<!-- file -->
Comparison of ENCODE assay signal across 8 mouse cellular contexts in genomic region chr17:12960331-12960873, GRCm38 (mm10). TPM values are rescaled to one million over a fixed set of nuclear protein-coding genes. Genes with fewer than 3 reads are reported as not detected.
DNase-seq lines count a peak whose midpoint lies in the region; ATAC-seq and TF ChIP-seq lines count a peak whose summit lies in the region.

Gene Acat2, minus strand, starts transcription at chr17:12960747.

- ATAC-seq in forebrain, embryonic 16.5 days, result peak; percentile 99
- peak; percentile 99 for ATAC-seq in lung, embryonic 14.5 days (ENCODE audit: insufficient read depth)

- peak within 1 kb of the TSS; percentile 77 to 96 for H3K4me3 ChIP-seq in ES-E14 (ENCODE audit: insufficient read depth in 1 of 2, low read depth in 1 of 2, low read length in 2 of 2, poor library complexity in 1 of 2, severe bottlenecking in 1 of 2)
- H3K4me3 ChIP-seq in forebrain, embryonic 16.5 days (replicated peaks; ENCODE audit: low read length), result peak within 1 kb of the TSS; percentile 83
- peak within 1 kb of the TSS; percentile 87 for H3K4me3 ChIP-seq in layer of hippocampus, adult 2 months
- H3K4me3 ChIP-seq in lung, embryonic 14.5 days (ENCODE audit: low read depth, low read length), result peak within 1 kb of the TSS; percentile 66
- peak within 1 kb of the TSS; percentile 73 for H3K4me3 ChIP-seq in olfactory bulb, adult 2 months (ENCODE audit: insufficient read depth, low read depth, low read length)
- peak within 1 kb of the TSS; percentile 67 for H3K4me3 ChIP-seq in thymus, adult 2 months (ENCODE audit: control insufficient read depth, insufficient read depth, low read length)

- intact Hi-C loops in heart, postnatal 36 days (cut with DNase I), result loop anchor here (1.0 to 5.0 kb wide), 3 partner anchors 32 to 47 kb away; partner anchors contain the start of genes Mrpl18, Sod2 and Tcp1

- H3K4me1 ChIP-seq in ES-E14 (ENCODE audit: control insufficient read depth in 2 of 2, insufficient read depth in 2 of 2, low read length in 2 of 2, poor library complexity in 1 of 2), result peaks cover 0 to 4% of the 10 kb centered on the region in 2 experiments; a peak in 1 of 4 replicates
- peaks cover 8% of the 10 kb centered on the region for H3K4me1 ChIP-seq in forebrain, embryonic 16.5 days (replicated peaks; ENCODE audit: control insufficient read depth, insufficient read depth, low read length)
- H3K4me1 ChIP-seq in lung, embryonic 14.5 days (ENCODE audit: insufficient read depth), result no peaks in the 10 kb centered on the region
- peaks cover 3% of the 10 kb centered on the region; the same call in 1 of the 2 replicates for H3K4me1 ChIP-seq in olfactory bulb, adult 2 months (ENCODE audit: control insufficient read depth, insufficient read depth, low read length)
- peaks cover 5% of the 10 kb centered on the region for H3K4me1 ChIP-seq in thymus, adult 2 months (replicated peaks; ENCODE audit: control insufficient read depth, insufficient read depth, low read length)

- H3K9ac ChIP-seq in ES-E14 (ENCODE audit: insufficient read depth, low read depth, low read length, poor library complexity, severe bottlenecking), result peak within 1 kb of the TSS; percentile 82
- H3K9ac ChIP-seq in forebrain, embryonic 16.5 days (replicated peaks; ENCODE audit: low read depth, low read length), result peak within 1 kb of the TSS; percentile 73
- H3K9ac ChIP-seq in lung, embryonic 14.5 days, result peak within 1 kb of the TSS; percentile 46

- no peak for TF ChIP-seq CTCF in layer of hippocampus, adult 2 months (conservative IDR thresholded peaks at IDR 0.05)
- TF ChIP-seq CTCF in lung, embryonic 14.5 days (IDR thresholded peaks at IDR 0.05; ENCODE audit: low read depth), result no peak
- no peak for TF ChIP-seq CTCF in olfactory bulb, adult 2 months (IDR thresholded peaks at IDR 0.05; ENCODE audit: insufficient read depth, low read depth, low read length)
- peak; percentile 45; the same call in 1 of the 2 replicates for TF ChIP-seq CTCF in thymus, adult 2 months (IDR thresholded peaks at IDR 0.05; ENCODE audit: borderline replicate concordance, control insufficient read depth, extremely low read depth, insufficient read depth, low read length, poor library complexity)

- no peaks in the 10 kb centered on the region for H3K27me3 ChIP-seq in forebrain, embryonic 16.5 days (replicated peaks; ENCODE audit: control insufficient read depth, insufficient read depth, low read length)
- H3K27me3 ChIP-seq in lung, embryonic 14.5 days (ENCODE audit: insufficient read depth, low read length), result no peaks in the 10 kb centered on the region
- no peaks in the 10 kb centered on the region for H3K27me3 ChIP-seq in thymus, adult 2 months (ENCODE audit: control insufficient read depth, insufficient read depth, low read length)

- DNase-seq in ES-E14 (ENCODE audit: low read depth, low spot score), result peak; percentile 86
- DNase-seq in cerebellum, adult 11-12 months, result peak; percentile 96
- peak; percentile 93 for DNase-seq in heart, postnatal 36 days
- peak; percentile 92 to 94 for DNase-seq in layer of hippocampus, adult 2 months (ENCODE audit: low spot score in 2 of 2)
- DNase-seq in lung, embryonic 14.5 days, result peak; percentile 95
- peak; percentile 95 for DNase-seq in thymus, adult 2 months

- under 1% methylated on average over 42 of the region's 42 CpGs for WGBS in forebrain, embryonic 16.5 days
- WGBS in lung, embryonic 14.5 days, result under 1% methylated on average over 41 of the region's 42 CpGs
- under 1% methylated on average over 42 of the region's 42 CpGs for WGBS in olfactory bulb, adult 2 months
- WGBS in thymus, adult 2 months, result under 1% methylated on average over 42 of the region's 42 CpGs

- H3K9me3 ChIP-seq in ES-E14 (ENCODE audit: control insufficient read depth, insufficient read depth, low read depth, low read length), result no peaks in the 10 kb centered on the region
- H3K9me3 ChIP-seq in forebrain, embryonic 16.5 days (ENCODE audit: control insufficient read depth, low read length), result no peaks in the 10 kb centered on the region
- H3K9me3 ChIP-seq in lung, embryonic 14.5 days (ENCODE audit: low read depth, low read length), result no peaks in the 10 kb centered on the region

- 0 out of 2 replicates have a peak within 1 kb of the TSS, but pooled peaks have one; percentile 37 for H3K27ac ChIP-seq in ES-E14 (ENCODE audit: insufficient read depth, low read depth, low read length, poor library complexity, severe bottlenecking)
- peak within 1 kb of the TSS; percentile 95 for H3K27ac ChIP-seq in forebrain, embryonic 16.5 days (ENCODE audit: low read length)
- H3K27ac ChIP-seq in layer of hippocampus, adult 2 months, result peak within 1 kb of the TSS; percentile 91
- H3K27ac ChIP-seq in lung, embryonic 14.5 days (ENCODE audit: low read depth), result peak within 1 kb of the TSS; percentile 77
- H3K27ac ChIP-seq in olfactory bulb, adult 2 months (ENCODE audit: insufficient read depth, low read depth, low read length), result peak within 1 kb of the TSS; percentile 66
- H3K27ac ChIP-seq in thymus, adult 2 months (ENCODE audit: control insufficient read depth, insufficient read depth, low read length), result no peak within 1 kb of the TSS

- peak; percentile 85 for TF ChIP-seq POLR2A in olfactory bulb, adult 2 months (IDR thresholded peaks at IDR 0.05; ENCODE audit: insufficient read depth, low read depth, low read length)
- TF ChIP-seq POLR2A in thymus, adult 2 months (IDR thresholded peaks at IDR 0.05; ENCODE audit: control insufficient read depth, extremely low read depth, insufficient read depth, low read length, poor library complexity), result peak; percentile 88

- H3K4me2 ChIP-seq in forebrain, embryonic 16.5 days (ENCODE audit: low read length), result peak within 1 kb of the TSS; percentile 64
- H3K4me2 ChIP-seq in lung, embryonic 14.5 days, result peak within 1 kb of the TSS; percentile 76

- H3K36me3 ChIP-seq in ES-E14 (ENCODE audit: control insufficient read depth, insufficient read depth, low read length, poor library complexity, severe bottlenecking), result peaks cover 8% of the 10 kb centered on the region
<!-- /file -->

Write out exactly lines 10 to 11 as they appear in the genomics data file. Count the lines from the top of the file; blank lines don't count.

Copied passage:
- peak within 1 kb of the TSS; percentile 73 for H3K4me3 ChIP-seq in olfactory bulb, adult 2 months (ENCODE audit: insufficient read depth, low read depth, low read length)
- peak within 1 kb of the TSS; percentile 67 for H3K4me3 ChIP-seq in thymus, adult 2 months (ENCODE audit: control insufficient read depth, insufficient read depth, low read length)